As it happens, I did use quite a bit of the kit I took on my recent cycling trip, urged on by a tweet sent by Gabi Campanario: "We all need freedom from the tyranny of our most common sketching tools." I usually take a pen and a sketchbook and find that this is more than enough, but I squeezed a few more things into the panniers last week, and this had a liberating effect. Sometimes things can seem more complicated than they really are.

The view from room 2 at the Linton Hotel, East Linton, Scotland

The National Cycle Network Route 1 between Newcastle and Edinburgh is great, with sections off-road and never too far from the sea. Around the Druridge Bay Country Park, with the sun shining, it was spectacular. The only "traffic" and sense of urgency came from birdspotters — on foot — who were on their way to see a great reed warbler that had been blown off course and spotted nearby. The Northumberland coastline is fantastically unspoilt and free from major inclines. The wind turning around to blow from the north didn't help — pedalling downhill isn't what you expect to have to do — but the rain held off, and the pub lunches and the occasional pit-stop in a cafe en route helped keep us going.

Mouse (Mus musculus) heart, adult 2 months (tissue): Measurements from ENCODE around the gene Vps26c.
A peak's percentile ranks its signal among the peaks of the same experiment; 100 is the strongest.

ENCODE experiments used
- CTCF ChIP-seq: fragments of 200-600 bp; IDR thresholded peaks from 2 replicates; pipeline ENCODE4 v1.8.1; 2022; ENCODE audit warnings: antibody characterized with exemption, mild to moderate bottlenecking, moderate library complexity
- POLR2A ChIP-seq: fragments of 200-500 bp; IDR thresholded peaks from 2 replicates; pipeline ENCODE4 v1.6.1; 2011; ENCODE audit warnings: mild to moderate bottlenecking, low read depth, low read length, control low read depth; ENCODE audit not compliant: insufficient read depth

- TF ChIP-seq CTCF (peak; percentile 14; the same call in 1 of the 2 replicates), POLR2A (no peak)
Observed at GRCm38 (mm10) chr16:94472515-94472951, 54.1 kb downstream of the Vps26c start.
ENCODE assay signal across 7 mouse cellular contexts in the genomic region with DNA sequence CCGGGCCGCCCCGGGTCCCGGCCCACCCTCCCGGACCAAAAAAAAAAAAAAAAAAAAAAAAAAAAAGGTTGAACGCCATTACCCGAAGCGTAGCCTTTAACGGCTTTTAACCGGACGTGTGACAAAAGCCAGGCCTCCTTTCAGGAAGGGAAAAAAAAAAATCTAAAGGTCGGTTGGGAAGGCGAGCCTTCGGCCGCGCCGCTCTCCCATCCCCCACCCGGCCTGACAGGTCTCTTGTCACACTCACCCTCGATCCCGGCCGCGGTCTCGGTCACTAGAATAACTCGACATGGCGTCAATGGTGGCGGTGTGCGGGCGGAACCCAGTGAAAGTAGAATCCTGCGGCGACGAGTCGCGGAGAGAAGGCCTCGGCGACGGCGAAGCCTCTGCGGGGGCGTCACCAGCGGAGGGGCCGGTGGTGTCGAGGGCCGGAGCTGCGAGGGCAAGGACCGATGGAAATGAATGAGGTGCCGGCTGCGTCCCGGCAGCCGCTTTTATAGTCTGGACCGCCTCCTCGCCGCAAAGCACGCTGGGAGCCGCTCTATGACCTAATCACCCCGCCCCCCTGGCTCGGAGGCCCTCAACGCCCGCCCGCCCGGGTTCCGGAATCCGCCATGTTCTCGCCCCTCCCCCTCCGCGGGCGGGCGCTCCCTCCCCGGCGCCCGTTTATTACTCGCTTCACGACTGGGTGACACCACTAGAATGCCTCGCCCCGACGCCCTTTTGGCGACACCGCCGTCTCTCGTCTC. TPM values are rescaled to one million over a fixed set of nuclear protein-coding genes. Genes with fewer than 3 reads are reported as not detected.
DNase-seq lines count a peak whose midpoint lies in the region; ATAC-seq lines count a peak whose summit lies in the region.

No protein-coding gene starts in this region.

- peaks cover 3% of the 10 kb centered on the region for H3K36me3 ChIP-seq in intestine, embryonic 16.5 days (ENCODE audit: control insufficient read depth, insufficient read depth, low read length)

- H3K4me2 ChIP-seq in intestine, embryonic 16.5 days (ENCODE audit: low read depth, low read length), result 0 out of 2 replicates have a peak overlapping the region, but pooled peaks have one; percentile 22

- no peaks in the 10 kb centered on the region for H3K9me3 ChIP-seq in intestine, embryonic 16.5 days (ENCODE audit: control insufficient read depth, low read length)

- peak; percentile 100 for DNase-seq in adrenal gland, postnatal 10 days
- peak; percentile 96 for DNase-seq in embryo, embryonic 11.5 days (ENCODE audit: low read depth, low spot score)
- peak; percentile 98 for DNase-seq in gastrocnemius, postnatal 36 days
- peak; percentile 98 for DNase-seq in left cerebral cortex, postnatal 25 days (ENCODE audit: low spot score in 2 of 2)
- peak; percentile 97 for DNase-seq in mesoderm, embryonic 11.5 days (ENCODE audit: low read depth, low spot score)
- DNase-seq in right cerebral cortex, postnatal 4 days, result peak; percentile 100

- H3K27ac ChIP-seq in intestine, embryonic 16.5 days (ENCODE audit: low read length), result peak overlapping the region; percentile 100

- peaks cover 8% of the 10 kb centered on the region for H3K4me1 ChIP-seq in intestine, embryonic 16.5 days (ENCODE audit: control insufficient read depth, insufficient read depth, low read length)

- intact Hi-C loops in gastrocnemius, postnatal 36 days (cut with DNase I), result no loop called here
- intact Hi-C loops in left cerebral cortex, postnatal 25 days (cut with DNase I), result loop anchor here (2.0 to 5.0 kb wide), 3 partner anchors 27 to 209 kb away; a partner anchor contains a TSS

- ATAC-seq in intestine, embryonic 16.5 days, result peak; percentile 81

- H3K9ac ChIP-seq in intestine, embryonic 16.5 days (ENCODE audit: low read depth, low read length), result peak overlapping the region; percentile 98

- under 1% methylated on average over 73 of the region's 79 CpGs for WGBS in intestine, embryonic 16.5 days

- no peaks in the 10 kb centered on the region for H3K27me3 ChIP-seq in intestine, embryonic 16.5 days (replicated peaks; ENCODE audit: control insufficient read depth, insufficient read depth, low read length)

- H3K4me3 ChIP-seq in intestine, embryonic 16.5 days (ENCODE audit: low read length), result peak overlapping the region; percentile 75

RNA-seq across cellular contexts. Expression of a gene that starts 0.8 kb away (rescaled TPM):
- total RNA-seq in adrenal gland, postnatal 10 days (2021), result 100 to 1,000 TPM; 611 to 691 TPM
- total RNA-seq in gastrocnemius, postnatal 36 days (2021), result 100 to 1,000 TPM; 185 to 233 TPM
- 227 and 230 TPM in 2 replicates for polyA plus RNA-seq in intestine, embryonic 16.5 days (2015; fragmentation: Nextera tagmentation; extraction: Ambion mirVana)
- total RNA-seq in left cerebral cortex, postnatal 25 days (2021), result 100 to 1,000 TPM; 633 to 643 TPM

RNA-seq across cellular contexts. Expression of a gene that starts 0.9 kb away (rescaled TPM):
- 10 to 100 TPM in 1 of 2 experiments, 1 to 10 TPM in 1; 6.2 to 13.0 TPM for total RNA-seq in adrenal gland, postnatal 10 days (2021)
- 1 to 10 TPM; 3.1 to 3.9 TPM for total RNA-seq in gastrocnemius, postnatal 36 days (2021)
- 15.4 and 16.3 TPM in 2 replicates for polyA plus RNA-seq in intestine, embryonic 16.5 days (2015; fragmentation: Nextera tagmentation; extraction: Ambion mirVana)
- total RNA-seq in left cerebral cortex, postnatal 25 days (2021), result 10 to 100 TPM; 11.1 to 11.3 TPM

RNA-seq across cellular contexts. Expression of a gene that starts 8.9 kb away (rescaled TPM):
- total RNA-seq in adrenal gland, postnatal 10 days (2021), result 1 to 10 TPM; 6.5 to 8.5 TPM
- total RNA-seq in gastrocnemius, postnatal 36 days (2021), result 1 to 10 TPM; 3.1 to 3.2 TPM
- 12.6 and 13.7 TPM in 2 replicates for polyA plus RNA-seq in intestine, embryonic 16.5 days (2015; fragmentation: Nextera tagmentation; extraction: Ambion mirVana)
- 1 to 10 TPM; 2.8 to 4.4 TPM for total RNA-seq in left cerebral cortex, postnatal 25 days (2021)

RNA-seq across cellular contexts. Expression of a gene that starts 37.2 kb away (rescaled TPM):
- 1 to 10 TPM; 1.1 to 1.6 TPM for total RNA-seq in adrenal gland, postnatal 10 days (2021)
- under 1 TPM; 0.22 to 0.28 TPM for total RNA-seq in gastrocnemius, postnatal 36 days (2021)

The Shoreline cafe, Craster, Northumberland

There was even time before the train home from Edinburgh for a quick whiz around the David Batchelor exhibition at the Fruitmarket Gallery (until 14 July). It's titled "Flatlands", a name to gladden this cyclist's heart.

Monday, 20 May 2013

Packing it in

I'm about to leave for a few days of cycling, and although there's not too much space in the panniers, what do I need to take apart from a few bits of clothes and some things to draw with?